Once all of the information is collected, a goal is established. The acupuncturist will insert small, thin needles into the pressure points that are being targeted. Needles are often inserted using a plastic tube; many are manipulated through up and down movements, or twists. Because the needles are very thin and very sharp, pain is likely to be minimal.
Following are specialized procedures that may be performed during an acupuncture session:
- Acupressure, or placing physical pressure by hand to pressure points
- Moxibustion, or the burning of a cone or cylinder near an acupuncture site to warm the skin
- Electropuncture, or using electrically-charged needles to stimulate the acupuncture site
- Sonopuncture, or stimulating pressure points using sound, not needles
What are the benefits of acupuncture for children with Cerebral Palsy?
Part of having Cerebral Palsy means finding new ways to cope with various physical symptoms, some of which acupuncture is believed to remedy.
The most comprehensive study of acupuncture and children was funded by the National Institutes of Health and performed by the University of Arizona Pediatrics Department. The study involved several children; its goal was to determine to what extent muscle hypertonicity could be eliminated.
One child in the study had severely tight muscles that were impeding the development of his internal organs. The 5-year-old had limited vocal ability, and his affect was more or less flat. He underwent acupuncture at seven channels on his lower and upper extremities; the treatment lasted a few hours. Researchers noted a decrease in hypertonicity that was short in duration.
After a second treatment, the child began crying at the insertion of the needles, and researchers removed the needles.
Auricular treatment without needles was implemented, and it was noted that his muscles were not as hard as they were before treatment. In this treatment, the points were stimulated by an ear probe. By the end of 16 treatments with the ear probe, the child’s limb thrusting was reduced by 50 percent.
Another randomized controlled trial at the University of Arizona Health Sciences Center indicated that acupuncture may provide relief to children with spastic Cerebral Palsy. The evaluation-blind trial assessed children ages 12 to 72 months with spasticity.
After 16 weeks of acupuncture treatment, one group of children displayed improvement in their gross motor functionality that exceeded researcher’s expectations. The conclusion of the study is that acupuncture can, if done properly and early, help children improve their ability to function physically, but further study is needed.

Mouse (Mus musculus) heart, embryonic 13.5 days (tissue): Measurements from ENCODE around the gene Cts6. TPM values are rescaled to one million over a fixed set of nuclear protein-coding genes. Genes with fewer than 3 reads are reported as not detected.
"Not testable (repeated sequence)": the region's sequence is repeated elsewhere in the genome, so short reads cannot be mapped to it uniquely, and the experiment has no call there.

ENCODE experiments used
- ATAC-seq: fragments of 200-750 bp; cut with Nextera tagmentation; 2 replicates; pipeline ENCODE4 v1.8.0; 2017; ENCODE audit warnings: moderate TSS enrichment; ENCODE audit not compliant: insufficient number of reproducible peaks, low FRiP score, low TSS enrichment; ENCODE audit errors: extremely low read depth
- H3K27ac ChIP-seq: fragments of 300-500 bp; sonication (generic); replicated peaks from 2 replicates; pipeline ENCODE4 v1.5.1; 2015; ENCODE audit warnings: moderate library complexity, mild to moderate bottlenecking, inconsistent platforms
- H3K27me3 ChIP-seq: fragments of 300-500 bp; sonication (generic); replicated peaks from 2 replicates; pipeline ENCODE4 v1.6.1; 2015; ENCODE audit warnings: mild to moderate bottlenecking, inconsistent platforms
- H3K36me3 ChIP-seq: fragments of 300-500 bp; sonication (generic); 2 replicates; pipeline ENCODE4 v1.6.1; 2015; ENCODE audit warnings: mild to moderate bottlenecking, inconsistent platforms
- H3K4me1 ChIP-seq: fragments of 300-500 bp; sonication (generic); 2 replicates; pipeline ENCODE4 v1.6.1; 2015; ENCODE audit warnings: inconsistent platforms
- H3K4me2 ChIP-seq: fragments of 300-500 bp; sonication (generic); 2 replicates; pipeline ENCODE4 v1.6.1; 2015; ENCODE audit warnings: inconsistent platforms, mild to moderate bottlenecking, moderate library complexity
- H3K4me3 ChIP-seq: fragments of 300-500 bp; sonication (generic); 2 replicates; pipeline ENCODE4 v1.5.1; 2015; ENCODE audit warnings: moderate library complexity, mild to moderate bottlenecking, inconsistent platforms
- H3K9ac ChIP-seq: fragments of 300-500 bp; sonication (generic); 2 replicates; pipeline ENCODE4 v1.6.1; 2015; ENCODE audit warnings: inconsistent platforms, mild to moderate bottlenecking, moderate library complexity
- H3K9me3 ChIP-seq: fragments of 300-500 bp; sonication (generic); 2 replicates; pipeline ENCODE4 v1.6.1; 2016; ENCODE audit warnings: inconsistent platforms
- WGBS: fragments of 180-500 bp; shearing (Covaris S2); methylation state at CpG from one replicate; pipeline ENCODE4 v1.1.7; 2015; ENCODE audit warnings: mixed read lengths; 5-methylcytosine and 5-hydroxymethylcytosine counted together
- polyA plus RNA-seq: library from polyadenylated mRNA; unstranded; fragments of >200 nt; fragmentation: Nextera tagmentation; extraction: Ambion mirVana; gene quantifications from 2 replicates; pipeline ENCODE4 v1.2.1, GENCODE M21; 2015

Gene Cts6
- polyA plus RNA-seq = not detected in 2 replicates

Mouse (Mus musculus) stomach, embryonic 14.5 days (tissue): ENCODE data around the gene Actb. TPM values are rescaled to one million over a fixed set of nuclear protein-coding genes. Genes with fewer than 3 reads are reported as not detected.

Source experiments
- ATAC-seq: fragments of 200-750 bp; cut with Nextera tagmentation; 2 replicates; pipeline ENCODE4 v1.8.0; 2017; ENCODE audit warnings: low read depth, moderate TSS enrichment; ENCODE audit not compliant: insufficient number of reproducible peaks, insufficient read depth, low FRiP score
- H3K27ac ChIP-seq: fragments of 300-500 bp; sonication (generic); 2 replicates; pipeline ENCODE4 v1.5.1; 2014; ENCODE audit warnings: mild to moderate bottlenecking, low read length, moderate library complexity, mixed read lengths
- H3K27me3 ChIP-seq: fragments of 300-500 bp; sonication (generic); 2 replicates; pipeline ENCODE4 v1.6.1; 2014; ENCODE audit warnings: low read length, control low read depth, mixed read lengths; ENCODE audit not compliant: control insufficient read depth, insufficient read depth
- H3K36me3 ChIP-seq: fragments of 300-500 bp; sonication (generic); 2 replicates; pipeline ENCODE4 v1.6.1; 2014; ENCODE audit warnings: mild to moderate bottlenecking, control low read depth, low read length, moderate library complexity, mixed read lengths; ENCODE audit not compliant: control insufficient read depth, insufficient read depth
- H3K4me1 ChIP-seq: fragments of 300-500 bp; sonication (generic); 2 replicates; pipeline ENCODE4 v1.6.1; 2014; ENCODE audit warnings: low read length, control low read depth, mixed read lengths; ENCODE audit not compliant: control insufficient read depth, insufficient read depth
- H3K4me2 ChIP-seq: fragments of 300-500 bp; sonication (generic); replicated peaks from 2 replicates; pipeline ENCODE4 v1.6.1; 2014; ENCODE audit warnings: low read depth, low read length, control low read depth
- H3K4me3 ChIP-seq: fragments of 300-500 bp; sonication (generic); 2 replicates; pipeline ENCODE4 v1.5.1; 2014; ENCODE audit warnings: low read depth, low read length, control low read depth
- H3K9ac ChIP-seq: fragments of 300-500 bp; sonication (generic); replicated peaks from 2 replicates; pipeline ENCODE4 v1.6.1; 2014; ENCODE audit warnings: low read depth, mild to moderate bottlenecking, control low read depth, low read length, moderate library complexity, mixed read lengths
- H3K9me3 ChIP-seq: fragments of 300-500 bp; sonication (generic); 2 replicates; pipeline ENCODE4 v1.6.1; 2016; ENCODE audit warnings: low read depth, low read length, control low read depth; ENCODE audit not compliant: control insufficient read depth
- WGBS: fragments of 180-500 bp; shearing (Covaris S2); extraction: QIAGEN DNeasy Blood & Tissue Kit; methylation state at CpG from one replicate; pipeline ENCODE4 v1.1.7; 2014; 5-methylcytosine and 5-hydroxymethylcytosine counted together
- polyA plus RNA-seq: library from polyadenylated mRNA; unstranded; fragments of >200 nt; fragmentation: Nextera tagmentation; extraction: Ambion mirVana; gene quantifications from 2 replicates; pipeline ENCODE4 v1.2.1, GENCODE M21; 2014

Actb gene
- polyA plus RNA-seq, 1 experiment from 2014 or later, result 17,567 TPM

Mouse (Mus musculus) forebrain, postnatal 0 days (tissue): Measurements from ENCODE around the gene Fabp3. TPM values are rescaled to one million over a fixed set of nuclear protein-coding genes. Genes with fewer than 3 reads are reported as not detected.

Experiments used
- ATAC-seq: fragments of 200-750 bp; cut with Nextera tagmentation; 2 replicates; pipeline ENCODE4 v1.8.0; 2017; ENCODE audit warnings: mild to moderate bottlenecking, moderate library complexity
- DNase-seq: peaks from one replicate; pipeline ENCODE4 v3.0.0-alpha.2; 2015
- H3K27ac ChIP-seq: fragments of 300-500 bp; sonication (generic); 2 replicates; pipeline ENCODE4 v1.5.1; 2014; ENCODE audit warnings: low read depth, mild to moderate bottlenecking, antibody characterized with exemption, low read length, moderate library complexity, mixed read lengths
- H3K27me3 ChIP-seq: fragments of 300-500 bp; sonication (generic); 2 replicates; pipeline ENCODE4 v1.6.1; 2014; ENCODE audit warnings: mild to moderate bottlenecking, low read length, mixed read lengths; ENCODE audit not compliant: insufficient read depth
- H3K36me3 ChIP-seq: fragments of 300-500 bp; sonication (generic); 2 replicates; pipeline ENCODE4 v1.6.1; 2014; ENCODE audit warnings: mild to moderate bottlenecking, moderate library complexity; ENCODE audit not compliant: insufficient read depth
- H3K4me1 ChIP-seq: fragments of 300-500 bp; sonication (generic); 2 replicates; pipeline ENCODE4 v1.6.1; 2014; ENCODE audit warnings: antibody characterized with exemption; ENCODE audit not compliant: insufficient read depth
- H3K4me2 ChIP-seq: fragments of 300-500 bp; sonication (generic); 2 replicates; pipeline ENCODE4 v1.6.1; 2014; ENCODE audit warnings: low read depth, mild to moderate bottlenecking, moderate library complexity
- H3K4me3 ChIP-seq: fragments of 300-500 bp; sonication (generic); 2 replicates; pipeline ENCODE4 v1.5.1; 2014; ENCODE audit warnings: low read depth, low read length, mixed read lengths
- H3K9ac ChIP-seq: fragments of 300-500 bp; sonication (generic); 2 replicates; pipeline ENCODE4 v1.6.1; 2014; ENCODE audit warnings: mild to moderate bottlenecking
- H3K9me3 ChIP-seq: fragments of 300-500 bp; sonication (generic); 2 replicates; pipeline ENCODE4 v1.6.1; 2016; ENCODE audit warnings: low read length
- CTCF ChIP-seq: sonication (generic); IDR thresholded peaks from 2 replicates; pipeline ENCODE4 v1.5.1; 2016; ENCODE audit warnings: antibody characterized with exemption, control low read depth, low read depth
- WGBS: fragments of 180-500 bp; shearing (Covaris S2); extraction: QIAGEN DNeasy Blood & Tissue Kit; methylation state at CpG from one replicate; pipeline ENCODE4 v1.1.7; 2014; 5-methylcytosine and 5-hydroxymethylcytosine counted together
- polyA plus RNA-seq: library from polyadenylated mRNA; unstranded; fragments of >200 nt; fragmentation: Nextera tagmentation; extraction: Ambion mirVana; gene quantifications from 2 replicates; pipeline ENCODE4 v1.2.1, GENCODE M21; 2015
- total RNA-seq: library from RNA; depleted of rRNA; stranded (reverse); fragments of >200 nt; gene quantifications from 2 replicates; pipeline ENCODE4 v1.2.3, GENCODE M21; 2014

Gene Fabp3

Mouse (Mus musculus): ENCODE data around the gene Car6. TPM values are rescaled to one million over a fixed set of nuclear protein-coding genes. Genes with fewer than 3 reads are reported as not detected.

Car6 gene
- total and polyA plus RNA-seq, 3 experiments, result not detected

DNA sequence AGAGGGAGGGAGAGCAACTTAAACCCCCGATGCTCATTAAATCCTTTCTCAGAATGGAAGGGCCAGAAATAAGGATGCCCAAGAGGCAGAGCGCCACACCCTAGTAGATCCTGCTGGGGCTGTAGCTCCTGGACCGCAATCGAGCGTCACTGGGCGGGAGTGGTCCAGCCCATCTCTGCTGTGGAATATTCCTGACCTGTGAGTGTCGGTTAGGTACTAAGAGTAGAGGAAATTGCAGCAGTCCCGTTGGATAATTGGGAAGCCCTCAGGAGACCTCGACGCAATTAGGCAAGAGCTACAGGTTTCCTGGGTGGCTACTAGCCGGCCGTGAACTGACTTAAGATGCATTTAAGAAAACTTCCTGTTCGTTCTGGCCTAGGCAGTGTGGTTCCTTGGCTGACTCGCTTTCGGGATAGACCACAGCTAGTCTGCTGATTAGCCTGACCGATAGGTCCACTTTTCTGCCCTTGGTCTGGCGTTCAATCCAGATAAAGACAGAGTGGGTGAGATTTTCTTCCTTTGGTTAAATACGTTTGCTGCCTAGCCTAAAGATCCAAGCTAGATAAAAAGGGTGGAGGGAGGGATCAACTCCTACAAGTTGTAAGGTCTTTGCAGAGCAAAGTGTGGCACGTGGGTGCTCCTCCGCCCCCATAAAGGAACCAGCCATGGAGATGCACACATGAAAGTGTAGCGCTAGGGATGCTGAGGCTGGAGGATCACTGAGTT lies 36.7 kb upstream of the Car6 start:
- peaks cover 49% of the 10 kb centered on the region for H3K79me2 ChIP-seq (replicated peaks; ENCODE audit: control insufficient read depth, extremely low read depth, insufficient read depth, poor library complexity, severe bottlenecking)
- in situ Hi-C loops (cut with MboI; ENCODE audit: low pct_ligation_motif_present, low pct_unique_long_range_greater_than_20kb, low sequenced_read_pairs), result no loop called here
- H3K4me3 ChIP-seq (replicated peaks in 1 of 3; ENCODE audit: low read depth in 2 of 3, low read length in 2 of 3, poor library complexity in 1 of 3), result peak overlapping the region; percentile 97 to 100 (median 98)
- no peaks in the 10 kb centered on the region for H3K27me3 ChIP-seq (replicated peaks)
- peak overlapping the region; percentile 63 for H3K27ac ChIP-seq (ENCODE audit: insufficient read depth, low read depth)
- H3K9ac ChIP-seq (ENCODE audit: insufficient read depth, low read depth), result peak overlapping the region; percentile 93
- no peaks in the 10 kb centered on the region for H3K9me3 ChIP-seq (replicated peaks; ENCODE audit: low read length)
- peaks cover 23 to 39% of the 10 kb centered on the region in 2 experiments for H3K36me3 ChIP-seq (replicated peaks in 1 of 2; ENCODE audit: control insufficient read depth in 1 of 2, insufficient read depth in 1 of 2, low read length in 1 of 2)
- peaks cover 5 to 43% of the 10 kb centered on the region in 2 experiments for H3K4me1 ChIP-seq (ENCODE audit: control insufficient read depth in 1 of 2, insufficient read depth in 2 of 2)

One area of promise is in the area of laser acupuncture, which targets points by using low-energy, pulsating laser beams instead of traditional needles.
The beam radiates against the skin and stimulates the point in a way that a needle would. A study performed on 29 children in China with brain damage, when they received laser acupuncture on various scalp points, experienced improvements in cerebral blood flow, which can enhance physical function.
Where is acupuncture performed?
Acupuncture is generally performed at specialized clinics and wellness centers that offer the therapy, along with other alternative treatments. Since acupuncture has not been fully embraced as a medical treatment by physicians in the United States, it is not likely performed in the medical office. However, all forms of treatments should be disclosed to your primary care physician so that coordination of care is properly carried out.
How effective is acupuncture?
Acupuncture has gained a dedicated following of devotees in both the United States and abroad; however, its effectiveness in remedying diseases and relieving symptoms is still a matter of considerable controversy 40 years later.
One theory that has been advanced by the medical establishment is that acupuncture’s effect on the human body is placebo in nature; that the relief of chronic pain and illness was purely imagined. But several medical reviews have found that patients have experienced relief from their symptoms by undergoing the procedure, including those brought on by serious illnesses including arthritis, migraines or headaches. Other investigations have indicated that acupuncture can be a harbinger for improved fertility.
Another theory surmises that acupuncture releases endorphins, which provide temporary relief to physical symptoms such as pain.
In terms of children and people with Cerebral Palsy, the NIH and the University of Arizona conducted a study that showed acupuncture reduced muscle hypertoncity in children.
What, if any, risks does acupuncture carry?